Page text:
Recently I co-led a writing workshop for people dealing with chronic illness.
We were responding on the page to a Raymond Carver poem, “What the Doctor Said,” that opens with the physician telling the narrator, “It doesn’t look good/ it looks bad in fact real bad.”
Everyone in the group had heard similar news.
I wrote about the first visit I made to the gastroenterologist. He looked at me, stony-faced, and said, “You’re going to have this disease for the rest of your life, and there is no cure.”
Never miss a local story.
I didn’t go back to him. I found a new doctor who I was sure would say something different. But no, he delivered the same gloomy diagnosis only in a more gentle tone, as though I were a distraught schoolgirl.
I simply couldn’t fathom what the doctors were telling me – me, a never-sick athlete from sturdy stock, who had suffered nothing worse than the occasional case of poison ivy.
I had a life threatening disease?
But I also couldn’t ignore the devastating symptoms: incontinence, anemia, cramping, fatigue, pneumonia, hospital stays, a more and more circumscribed life. Even walking the dog around the block became too risky. I might not make it.
“How do you stay so thin?” friends would ask. I was too mortified to tell them the truth. My symptoms were definitely not, as my mother would say, “table talk.” Only my husband understood the full, gritty truth. The shame of not being perfect, of feeling vulnerable, pitiable, silenced me.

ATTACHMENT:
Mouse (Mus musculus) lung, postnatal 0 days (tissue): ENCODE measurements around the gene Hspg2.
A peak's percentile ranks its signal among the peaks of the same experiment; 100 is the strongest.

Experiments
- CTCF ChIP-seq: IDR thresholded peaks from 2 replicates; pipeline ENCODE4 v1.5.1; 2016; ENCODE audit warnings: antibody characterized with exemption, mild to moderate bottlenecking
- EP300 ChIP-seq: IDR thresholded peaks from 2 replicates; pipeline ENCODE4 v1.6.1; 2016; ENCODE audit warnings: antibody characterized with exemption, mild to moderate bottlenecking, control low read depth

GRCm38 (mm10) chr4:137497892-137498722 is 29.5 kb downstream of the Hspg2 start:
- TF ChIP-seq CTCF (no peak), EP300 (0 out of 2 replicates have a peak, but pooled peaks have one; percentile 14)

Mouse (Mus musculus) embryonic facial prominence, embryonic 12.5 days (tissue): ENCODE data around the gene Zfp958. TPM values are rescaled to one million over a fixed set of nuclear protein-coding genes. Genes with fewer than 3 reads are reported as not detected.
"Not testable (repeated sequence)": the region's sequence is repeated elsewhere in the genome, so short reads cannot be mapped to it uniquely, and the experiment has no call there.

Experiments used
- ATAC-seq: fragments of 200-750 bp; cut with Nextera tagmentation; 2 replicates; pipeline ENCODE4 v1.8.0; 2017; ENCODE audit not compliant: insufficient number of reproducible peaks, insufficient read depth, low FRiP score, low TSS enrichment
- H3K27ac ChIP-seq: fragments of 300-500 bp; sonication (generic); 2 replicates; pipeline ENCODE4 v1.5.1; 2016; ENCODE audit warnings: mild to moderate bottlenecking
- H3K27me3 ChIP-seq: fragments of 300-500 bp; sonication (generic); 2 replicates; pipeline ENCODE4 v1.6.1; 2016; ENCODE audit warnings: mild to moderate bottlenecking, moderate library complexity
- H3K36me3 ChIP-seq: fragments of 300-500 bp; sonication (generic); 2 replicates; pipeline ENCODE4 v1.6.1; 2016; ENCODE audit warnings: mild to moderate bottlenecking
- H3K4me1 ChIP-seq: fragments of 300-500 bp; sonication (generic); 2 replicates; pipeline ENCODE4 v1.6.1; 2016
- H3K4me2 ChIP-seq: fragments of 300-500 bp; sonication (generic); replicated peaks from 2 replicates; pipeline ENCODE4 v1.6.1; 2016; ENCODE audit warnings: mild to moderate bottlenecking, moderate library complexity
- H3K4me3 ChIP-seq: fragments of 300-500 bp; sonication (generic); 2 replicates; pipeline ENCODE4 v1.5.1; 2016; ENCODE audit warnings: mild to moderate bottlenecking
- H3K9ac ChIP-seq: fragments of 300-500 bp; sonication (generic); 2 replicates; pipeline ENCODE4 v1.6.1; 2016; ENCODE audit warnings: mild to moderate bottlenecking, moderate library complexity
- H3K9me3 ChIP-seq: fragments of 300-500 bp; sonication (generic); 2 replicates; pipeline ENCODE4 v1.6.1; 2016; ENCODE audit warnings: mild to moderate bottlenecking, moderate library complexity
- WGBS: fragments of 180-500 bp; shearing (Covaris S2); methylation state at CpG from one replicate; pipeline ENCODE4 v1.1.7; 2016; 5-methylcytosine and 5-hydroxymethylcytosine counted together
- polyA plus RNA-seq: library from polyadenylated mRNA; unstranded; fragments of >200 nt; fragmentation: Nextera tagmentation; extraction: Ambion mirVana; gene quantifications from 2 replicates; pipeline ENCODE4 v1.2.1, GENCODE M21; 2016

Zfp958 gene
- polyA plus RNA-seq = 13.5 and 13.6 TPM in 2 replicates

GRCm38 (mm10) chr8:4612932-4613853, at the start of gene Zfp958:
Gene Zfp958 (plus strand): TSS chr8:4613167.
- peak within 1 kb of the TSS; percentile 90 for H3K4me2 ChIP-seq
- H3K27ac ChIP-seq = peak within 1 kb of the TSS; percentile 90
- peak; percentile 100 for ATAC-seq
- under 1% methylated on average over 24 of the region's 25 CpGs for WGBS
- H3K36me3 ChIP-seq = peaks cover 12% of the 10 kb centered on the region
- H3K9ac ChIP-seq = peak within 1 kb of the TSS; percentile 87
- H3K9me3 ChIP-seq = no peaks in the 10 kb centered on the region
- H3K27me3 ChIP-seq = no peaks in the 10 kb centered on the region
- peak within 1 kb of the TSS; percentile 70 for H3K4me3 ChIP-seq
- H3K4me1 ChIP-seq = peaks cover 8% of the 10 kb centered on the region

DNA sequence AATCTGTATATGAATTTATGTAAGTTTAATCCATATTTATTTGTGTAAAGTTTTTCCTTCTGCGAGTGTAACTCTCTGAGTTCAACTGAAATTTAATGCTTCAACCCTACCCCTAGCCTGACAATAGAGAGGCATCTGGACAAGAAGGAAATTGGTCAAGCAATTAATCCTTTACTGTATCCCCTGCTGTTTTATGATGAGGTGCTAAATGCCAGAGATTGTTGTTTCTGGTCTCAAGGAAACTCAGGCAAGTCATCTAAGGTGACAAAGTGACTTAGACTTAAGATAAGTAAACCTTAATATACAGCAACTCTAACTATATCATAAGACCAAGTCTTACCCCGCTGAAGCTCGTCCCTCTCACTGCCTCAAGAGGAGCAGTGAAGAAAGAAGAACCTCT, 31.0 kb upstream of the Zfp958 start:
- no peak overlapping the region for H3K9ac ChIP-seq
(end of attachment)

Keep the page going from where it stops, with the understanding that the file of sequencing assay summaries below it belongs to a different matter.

I had two young daughters and knew every public bathroom in town, even some that were off-limits. To volunteer in my girls’ school I wouldn’t eat for a day, hoping I could get through without a humiliating accident. I wrote a children’s book, “Toilets All Over Town” but was too embarrassed to submit it anywhere.
Jump ahead two-plus decades. I learned yesterday about a body builder in England who had to stop working out because ulcerative colitis left him too weak and sick. He had surgery and his doctors warned him not to train again – he might develop complications. But he was determined. And now he’s a male fitness model who proudly poses, his ostomy bag in full view along with his six-pack abs and sculpted biceps.
I also read about several famous female models who allow photos of themselves in bikinis, wearing their ostomy bags, and celebrities who have come forward admitting they have chronic diseases. I know we are a culture that often “over shares.” On the other hand I agree with the mantra: we are only as sick as our secrets.
Many in the writing group last winter had never before disclosed to a public larger than their immediate families that they suffered from an illness. At the end of the eight-week session, we gave a reading at Flyleaf, open to the public. And participants shared some of their deep secrets about their health, their fears for their well being, their forever-altered views on life and death.
So did I.
I wrote about how I finally entered a double blind trial and found a fourth doctor here at UNC who gave me hope. Two surgeries later, I now have what my sister calls a semi-colon, an internal pouch, and I no longer have the disease. But my crisscrossed scarred belly, abdominal rumblings, and other “not-table-talk” concerns remind me, every day, that my body is not like other people’s. No, I can’t take long hikes or teach in Africa, and, please, may I have the room with the private bath? I am not afraid to tell you why.
Later, in the Carver poem the doctor asks the patient, “Do you kneel down/in forest groves and let yourself ask for help?”
“Yes,” I can now say. “Yes. I do.”
Carol Henderson is a writer and teacher. Contact her at email@example.com